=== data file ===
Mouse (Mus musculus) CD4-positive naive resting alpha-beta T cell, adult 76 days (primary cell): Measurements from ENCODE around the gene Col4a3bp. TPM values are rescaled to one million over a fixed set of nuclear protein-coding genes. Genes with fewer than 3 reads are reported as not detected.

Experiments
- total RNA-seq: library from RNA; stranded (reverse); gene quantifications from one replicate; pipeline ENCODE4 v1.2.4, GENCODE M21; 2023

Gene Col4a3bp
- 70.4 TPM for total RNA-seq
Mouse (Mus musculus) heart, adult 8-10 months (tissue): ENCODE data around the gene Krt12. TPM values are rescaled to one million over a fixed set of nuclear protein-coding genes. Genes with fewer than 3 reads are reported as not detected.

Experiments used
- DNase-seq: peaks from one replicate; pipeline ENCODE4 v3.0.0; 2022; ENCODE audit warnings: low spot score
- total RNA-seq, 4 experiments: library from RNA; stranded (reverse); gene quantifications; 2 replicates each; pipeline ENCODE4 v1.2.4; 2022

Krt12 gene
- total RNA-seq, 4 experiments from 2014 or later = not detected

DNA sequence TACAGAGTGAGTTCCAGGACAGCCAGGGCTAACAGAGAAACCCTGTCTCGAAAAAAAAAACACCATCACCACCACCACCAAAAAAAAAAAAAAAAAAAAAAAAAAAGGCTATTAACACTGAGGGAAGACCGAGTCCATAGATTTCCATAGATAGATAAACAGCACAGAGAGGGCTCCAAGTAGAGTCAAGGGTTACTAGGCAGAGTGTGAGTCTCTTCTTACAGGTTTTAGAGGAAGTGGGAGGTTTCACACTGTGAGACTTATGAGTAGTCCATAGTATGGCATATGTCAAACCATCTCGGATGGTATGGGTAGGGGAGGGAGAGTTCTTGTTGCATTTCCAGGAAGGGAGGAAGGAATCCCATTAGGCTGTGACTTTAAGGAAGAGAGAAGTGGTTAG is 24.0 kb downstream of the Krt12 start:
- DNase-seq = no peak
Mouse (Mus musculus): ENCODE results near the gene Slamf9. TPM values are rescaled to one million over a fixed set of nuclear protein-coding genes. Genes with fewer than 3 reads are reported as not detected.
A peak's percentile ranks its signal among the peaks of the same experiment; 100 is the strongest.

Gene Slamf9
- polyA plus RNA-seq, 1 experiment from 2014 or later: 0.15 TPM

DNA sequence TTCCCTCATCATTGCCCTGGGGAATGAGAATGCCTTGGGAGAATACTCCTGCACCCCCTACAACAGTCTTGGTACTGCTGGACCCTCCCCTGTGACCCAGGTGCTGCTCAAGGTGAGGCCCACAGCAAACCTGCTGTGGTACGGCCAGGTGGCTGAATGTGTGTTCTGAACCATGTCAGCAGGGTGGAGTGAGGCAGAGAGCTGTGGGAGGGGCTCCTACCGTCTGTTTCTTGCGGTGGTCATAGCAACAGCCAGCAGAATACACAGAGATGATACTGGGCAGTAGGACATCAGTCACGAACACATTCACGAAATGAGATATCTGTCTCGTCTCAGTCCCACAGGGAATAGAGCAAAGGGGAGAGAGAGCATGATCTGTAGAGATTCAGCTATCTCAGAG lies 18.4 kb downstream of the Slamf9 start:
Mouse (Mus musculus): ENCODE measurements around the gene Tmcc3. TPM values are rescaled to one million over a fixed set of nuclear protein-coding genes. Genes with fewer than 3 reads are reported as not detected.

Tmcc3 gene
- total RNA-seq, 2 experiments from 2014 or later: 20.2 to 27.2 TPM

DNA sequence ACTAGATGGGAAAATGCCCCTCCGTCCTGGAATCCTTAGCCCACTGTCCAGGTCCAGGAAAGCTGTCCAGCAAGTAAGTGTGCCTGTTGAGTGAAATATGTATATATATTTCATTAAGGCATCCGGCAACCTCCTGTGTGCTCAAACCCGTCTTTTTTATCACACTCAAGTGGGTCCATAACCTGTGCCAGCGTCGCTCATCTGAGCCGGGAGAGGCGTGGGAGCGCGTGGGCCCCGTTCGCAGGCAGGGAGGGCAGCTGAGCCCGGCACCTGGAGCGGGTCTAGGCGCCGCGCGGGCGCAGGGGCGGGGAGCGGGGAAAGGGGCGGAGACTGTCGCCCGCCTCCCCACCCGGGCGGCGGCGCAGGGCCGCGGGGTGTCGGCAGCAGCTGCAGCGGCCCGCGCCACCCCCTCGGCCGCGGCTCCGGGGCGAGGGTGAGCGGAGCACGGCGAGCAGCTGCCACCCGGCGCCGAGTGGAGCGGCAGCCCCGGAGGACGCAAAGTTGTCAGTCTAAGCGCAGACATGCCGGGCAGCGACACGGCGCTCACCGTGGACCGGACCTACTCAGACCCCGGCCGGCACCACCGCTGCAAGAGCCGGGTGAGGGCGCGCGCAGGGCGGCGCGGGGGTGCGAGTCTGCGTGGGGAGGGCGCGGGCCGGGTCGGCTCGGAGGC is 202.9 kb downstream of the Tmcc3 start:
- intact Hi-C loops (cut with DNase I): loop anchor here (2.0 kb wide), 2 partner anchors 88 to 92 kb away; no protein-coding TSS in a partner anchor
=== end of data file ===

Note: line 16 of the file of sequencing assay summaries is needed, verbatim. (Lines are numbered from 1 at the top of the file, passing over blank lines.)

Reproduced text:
Gene Slamf9